When Should Rheumatologists Refer Patients for Evaluation by an Orthopedic Surgeon?

Michael M. Alexiades, MD, met with Rheumatology Advisor to discuss the timely referral of patients with inflammatory arthritides who may be candidates for operative intervention.

Michael M. Alexiades, MD, associate attending orthopedic surgeon at Hospital for Special Surgery and associate professor of clinical orthopedic surgery at Weill Cornell Medical College in New York City, met with Rheumatology Advisor to discuss the timely referral of patients with inflammatory arthritides who may be candidates for operative intervention. 

Collaboration between rheumatologists and orthopedic surgeons can improve outcomes for patients with rheumatic disease. Early referral can help prevent further joint destruction and medication must be managed according to date of surgery in order to avoid negative effects on postoperative wound healing.

Please scroll down to view the text transcript beneath the video.

Text Transcript of Video

In general, at our institution, the rheumatologists are very attuned to the fact that patients with rheumatoid arthritis (RA) do require surgery in a timely fashion to get the optimal functional benefits of the surgery. So, they very readily refer patients to us to determine whether surgery is indicated, and sometimes too soon. But I think that is preferable to sending a patient after the joint is so thoroughly destroyed that the musculature, ligaments, and soft tissue around the joint are so deconditioned or so damaged that any reconstructive procedure we do results in a suboptimal result. 

Probably the best rule of thumb for most rheumatologists is if the patient has joint swelling after being treated actively for 3 to 6 months and the joint is still swollen and has not responded to the disease-modifying antirheumatic drugs (DMARDs) and/or local injections they should probably be referred to the orthopedic surgeon to determine if a synovectomy (removal of the lining of the joint) is possible.  We do that typically in joints where the cartilage is still good, the alignment of the joint is still good, and we consider the joint to be [salvageable].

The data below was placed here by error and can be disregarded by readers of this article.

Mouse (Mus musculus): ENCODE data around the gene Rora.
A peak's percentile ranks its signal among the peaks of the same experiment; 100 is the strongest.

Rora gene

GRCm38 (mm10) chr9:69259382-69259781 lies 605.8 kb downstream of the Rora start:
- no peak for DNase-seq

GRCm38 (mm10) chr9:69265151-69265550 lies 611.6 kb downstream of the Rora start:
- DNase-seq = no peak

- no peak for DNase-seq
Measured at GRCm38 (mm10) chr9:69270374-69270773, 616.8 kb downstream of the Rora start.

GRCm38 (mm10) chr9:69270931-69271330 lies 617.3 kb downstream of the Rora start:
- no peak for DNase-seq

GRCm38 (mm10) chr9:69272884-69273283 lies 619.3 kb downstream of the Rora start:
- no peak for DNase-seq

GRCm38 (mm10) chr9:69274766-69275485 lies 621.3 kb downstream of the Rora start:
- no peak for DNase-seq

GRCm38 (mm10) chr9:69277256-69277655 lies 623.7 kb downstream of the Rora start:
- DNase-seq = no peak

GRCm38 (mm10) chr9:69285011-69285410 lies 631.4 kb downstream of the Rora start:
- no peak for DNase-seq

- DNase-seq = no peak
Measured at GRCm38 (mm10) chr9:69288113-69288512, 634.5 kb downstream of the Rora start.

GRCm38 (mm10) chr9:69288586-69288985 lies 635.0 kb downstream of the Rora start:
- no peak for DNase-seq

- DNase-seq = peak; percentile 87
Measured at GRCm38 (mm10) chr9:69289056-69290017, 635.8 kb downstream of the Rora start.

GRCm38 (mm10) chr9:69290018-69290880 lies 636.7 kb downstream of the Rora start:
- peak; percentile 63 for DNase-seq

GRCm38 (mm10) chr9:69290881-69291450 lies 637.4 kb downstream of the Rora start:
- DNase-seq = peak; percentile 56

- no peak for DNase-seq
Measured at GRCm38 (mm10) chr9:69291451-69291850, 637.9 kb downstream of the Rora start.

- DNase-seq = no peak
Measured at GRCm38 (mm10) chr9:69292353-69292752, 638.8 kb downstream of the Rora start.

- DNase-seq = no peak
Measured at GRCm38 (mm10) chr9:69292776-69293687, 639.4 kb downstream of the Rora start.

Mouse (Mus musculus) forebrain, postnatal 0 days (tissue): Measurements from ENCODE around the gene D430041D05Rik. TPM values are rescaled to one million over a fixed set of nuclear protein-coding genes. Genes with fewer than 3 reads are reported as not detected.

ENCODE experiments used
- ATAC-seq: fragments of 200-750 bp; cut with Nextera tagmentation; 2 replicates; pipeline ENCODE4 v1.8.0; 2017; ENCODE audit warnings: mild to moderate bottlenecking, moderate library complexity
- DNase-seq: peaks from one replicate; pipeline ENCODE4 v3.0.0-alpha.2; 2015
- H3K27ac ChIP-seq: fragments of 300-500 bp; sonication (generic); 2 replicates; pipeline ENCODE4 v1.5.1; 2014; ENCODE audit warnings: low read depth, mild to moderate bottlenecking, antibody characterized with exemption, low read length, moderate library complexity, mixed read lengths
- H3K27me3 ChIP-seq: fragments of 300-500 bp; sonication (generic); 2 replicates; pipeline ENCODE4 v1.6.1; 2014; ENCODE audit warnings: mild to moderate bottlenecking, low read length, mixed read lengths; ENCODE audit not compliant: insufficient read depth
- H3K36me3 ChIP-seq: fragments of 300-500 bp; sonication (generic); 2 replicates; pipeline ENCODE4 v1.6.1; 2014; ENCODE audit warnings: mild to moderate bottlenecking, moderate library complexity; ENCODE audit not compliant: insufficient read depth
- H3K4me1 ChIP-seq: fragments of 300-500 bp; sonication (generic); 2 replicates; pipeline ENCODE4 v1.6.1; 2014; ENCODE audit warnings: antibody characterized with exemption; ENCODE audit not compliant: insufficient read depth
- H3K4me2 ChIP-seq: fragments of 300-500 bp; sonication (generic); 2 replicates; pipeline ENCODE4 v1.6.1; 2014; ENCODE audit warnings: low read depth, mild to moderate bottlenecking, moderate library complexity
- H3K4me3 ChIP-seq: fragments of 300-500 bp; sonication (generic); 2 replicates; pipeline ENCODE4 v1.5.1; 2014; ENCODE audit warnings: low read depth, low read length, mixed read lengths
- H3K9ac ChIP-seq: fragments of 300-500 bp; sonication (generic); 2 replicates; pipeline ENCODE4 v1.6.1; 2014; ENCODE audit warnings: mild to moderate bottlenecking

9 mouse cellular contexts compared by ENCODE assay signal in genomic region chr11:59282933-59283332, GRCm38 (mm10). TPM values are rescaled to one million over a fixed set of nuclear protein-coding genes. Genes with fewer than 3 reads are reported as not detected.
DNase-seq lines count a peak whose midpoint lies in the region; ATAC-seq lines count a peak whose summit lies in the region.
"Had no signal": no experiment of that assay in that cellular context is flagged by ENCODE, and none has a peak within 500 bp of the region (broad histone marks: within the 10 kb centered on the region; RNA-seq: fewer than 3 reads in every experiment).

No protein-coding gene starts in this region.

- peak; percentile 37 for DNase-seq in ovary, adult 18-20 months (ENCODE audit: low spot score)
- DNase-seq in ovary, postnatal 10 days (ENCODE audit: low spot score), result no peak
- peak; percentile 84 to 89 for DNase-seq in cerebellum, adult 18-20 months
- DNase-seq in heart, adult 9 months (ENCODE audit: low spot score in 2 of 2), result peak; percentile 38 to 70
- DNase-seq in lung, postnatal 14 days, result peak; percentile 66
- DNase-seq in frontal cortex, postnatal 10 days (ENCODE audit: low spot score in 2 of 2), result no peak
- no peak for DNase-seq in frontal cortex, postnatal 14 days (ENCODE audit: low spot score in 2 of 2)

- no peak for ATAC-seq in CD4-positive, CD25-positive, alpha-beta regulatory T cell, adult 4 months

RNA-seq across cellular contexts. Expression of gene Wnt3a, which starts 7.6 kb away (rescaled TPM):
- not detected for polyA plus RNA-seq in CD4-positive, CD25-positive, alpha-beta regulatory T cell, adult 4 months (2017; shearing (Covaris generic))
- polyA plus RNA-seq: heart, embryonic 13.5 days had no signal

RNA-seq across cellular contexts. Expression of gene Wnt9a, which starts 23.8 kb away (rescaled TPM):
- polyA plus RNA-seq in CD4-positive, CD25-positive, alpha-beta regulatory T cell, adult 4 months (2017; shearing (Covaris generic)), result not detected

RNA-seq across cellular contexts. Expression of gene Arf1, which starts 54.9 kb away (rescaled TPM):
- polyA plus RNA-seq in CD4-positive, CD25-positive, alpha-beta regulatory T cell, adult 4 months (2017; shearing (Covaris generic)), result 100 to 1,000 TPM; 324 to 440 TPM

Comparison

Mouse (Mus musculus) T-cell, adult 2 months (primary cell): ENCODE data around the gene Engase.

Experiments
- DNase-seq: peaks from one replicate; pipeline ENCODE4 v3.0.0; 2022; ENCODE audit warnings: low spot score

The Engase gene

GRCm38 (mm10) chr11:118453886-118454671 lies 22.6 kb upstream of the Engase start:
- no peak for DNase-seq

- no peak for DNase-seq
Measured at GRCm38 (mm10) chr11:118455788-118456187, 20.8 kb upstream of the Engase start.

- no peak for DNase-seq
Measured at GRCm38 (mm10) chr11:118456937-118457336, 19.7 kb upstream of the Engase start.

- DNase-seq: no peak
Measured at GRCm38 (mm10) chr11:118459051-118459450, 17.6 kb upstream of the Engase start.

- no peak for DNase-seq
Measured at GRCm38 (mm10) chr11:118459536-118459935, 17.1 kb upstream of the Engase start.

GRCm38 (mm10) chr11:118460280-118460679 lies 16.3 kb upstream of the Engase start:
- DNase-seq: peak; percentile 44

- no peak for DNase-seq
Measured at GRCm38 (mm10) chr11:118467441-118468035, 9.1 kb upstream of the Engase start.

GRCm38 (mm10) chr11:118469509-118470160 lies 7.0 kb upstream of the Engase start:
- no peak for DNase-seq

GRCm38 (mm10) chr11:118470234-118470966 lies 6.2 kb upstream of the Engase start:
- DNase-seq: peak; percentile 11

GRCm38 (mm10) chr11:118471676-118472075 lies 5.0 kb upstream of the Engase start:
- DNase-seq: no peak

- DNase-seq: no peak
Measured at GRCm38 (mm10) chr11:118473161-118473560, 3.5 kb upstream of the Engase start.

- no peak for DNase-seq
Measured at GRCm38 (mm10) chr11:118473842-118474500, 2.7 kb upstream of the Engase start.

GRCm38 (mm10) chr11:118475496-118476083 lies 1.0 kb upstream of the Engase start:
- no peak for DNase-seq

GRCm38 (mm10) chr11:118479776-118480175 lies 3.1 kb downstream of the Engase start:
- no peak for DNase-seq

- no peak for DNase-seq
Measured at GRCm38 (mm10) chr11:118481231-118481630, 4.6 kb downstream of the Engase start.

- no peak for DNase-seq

We remove the inflamed lining that eats away at the cartilage. We would like to be able to do that before the cartilage has become extensively damaged.  After that, with about 6 months of active treatment, if the joint is still inflamed and the rheumatologist continues to try drug after drug, and the joint continues to remain swollen, that joint is getting progressively more and more damaged.  It may get to the point where the arthroscopies or open synovectomies that we do may not benefit the patient and we need to go to joint replacement surgery. 

Typically, we’d like to get the patients before they get to the “joint destruction” phase, with synovectomies being very beneficial in that regard and very often can give that joint another 5 to 10 years of survivability before a joint replacement would be needed.  In some cases, the patient may not need the joint reconstruction at all.

There are [several] “urgent” type cases that should be done quickly and that the rheumatologist should look at. One that needs to be treated relatively aggressively is when there is involvement of the cervical spine, which occurs in many patients with RA. There can be instability of the spine where the bone blocks start to move. It puts pressure on the spinal cord and, in some cases, can cause instant death:  the patient is in a car, the car stops short, and suddenly the head moves forward and back (a “whiplash” type injury) and even a mild one in those cases can result in cord damage, quadriplegia, paraplegia, or death, depending on where it occurs in the neck. So, if a patient has neck symptoms, he or she should undergo radiographic examination of the neck to include flexion/extension views, to evaluate for instability. If the patient is unstable, they should be referred to a surgeon to have that stabilized.